"To anyone who's been watching this issue for a while, the real news is not that the Brown Act can be so dependent on the state budget," said Terry Francke, a California media law expert who is general counsel of Californians Aware. 

"The real news is that 17 people in Sacramento are denying the public the chance to say 'Enough'."

Earlier this year during Sunshine Week, a national initiative launched in 2005 by the American Society of News Editors to educate the public about the importance of open government, Francke .

In the meantime, the suspension could last through 2015, so it appears the public will need to demand transparency from its representatives if it wants to stay informed.

David Devoto July 16, 2012 at 01:49 PM
So, 1984 begins in 2012??
Bookworm July 16, 2012 at 03:37 PM
This is just the continuation of 1984. We are like frogs sitting in a pot of water being brought to the boil, and we don't know when to jump out. Just think: wars without congressional approval; bank deregulation; using humans as guinea pigs for GMOs; money buying immunity; cell phone companies giving our info to the government...
Active Thinker July 16, 2012 at 05:16 PM
I would ask what is next? But when or how is this going to stop? Our Government WASTE so much time and creates problems for so many..1984...time to bring out the old text again and have my kids read it.
John Cheney July 16, 2012 at 06:41 PM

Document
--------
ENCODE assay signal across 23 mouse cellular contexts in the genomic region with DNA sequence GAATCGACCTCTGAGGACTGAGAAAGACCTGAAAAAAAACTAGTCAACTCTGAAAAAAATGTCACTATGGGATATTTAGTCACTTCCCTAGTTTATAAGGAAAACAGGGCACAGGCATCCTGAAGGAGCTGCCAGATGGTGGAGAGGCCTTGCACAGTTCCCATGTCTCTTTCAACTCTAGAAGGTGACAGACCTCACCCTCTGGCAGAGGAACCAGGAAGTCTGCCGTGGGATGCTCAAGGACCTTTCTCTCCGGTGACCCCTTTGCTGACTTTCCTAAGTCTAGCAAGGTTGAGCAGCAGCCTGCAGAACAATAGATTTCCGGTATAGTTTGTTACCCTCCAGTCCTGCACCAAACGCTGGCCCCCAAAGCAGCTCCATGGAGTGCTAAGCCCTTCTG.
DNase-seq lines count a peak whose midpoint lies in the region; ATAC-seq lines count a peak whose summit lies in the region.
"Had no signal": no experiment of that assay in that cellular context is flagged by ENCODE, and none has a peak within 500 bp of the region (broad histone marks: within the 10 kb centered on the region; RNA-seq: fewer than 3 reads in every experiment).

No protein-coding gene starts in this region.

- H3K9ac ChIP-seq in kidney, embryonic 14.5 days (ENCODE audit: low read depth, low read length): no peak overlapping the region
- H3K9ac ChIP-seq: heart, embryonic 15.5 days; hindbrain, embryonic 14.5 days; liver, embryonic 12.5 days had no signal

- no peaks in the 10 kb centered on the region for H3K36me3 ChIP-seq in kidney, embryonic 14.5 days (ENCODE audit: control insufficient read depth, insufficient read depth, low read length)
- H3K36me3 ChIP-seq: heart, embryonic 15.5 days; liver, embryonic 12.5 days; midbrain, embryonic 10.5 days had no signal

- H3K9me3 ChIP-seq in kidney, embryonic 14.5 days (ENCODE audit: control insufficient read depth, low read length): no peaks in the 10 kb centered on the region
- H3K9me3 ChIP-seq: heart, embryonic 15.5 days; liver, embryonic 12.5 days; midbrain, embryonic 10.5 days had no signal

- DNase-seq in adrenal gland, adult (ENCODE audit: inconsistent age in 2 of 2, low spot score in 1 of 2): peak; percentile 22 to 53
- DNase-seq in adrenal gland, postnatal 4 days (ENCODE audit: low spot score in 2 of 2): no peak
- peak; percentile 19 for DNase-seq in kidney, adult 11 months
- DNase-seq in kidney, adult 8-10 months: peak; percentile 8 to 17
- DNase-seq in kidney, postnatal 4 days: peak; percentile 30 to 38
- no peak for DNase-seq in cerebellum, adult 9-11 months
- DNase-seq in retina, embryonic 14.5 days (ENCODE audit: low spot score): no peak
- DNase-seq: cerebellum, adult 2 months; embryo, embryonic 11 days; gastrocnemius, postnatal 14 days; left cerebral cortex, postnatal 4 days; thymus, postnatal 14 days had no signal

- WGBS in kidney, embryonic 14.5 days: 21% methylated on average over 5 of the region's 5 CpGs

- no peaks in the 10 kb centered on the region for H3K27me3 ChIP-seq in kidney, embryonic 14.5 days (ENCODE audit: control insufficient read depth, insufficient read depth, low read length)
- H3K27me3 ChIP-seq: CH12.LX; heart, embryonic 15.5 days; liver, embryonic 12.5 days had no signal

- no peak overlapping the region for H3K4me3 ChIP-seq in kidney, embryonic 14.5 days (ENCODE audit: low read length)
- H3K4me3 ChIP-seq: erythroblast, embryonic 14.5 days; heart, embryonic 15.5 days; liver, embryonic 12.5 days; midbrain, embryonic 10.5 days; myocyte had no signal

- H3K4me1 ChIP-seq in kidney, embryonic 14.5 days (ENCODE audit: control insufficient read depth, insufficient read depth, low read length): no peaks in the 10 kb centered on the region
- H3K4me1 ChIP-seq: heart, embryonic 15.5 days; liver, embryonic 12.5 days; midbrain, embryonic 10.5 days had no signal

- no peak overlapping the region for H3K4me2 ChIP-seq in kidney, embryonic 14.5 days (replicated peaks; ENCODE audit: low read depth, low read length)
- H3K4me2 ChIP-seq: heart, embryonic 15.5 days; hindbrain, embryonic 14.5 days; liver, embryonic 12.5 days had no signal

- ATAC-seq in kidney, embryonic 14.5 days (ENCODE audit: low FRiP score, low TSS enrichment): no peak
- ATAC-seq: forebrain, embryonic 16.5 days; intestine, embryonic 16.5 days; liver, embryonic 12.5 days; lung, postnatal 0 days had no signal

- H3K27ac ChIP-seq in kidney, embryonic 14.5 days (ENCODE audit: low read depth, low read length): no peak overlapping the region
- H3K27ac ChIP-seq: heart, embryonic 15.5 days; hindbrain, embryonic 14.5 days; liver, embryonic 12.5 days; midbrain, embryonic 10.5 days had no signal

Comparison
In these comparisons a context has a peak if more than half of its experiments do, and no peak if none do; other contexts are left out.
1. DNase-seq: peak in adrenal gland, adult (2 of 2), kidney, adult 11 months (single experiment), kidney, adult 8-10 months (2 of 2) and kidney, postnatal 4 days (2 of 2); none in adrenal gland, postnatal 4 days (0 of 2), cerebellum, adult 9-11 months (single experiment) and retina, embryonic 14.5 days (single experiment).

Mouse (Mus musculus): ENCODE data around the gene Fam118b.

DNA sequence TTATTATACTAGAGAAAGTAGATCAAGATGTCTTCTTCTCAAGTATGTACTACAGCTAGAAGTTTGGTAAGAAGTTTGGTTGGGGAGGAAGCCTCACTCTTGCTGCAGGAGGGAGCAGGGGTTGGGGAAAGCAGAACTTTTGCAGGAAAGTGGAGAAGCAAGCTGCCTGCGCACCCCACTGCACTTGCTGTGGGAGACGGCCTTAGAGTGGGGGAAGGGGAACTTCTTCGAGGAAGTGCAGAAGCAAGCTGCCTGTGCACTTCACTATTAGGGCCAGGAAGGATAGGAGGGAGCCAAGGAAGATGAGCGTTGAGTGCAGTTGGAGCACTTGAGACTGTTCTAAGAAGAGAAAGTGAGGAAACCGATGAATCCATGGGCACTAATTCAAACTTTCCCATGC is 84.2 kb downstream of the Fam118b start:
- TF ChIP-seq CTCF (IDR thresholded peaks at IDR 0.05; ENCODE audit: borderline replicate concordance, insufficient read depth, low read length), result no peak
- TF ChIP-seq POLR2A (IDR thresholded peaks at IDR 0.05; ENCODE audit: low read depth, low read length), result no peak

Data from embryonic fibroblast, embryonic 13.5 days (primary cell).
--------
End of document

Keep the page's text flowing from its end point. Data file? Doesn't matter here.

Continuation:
John Cheney Now goverment officals can take lots of MONEY from anyone, have a closed meeting and pass it without the public knowledge, then swearing they didn't Then they get reelected to do it over again and again. This will make our goverment officals rich and still get a large retirement they can give themselves later.
David Keller July 16, 2012 at 07:17 PM
I hope that our City Council will continue to post notices in full as previously required, so that the public has a reasonable chance of being informed when issues of importance to us all are being discussed or decided. I hope that notices by mail, email, website and by posting on project sites will continue - without that, people and places can be affected without interested neighbors, businesses and stakeholders being an effective part of the decisionmaking. Any notices related to projects are paid for by the project proponent, so that should not change at all. Public meetings will be far less successful, and the results called into question, if the public is not actively informed in advance. What say you, Council?
Kathy Schmidt July 16, 2012 at 09:51 PM
I can understand that notices by mail are costly, so I would accept that reduction in service. Posting notices and the agenda on the website should take very little time -- as would posting the minutes. Our local newspaper coverage would probably add notices and agenda to their news. And, as David Keller pointed out, project notices (by mail, etc.) are paid by the applicant so that shouldn't be affected. Transparency is VERY important and I urge our Council Members to keep our city business transparent.
John M Charlson July 17, 2012 at 03:41 AM
The above is well stated! Thanks. Keep us posted.